- Disaster emergency kits are simply a collection of the important items an individual or family needs during the event of an emergency or disaster. These kits should be kept in a couple places around the house, and perhaps even a place of work. They should contain at least one gallon of water per person, three-day supplies of nonperishable food, clothing, a battery-powered radio, flashlight, extra batteries, basic tools, maps, and even necessary medications. This will allow you, and/or the members of your family, to not rely solely on aid relief. It will also provide you with the ability to stay put, as opposed to venturing out into a potentially dangerous environment.
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Tactical: An emergency plan for the evacuation and reunification of family members
- The American Red Cross recommends developing a preparedness plan, unique to you and your family, that both prepares and informs in the event of a disaster or an emergency. It is also recommended to choose two separate meeting places outside of the home. One should be immediately outside of your house for sudden disasters, such as a fire. The other meeting place should be outside of your neighborhood to cover the chance of there being a mandatory evacuation. This also brings up the point that an evacuation plan should be put in place, practiced, and executed efficiently by family members at least once a year.
Sentimental: Protecting family keepsakes
- All of the categories mentioned above take into account the functionality and preservation of you and your family after a disaster strikes. It’s also worth mention though, that aside from straight survival, comfort and solace can be important as well. It’s not a bad idea to also find a safe place for any emotional mementos worth protecting. Family photographs, for example, can be kept safe by creating a digital copy.
Emergencies and disasters happen throughout the United States on a daily basis. There are mudslides and wildfires in the Pacific Northwest, tornadoes in the Great Plains, and hurricanes in the South. In fact, every single year, our country spends billions and billions of dollars recovering from the losses incurred by these catastrophic events. Because of this, it is our responsibility to be as prepared as we possibly can.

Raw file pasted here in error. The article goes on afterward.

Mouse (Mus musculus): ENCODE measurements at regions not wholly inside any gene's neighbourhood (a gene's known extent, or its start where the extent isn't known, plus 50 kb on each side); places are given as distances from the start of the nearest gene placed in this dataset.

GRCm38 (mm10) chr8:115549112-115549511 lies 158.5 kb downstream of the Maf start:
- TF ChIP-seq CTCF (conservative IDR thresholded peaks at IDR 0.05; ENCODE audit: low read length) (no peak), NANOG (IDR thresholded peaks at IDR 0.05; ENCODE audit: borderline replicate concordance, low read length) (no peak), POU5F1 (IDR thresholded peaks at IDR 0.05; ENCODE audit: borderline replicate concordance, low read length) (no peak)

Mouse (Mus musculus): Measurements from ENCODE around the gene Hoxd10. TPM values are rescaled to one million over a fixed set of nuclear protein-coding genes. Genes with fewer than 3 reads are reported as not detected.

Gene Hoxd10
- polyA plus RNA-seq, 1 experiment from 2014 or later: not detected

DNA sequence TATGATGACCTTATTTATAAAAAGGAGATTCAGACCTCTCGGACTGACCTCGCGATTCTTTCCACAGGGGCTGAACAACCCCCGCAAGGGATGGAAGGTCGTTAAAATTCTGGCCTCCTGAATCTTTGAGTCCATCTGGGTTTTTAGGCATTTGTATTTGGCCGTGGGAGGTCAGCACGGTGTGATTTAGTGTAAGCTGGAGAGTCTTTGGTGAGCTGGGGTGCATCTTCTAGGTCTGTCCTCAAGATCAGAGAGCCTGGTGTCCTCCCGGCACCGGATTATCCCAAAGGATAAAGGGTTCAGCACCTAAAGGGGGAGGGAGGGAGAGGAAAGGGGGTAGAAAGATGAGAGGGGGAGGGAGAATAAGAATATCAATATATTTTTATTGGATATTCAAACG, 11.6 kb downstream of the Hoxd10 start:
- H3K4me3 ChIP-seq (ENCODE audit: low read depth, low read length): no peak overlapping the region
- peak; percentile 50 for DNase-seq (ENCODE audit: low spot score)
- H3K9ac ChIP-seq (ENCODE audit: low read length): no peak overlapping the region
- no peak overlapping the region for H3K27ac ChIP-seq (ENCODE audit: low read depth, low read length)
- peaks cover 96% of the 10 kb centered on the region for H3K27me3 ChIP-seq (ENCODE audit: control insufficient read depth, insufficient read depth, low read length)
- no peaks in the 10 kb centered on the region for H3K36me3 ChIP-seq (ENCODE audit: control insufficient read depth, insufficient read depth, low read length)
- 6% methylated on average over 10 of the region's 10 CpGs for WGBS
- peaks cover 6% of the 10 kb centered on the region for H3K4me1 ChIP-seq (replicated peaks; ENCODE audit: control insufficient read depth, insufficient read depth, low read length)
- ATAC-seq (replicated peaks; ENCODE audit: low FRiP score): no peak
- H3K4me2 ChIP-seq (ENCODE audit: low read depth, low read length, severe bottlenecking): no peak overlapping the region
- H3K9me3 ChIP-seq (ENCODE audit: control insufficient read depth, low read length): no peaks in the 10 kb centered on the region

Whether it’s a sudden disaster like break-ins and fires, or natural disasters like floods and tornados, they can happen to us all at any time. Make sure your family has a plan, is safe and secure, and ready for anything during National Preparedness Month. Taking a few easy steps can have lasting impacts on your family’s health, security, and happiness.
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We must not be talking about a full blown SHTF type of emergency here if the author is recommending safety deposit boxes. When the ATM’s stop working, it’s highly unlikely that banks will even be open.
Not only that, even if the bank is open, many of the locking devices banks use today depend upon electricity. The bank operations manager might not be too happy if you decide to take a hacksaw to the iron bars securing the safety deposit box vault because the electric lock won’t open with the power off. In addition to which it is going to take you a long time to cut off enough bars with a hand hacksaw to be able to gain entry into the vault.
That is one drawback to electronically locked gun boxes and safes. If you don’t have a way of mechanically opening the safe in an EMP or CME event, you are going to be on the outside wondering how hard it is going to be to cut into the safe with your hand hacksaw and cold chisel and hammer.
Kurmudgeion. u are completely correct. The banks will lock out all safety deposit boxes at first sign of SHTF. u will not be able to get anything out from them for a long time…….
Thank you for publishing things that most people wouldn’t think of until they need it and it would be to late.
You have helped me a lot.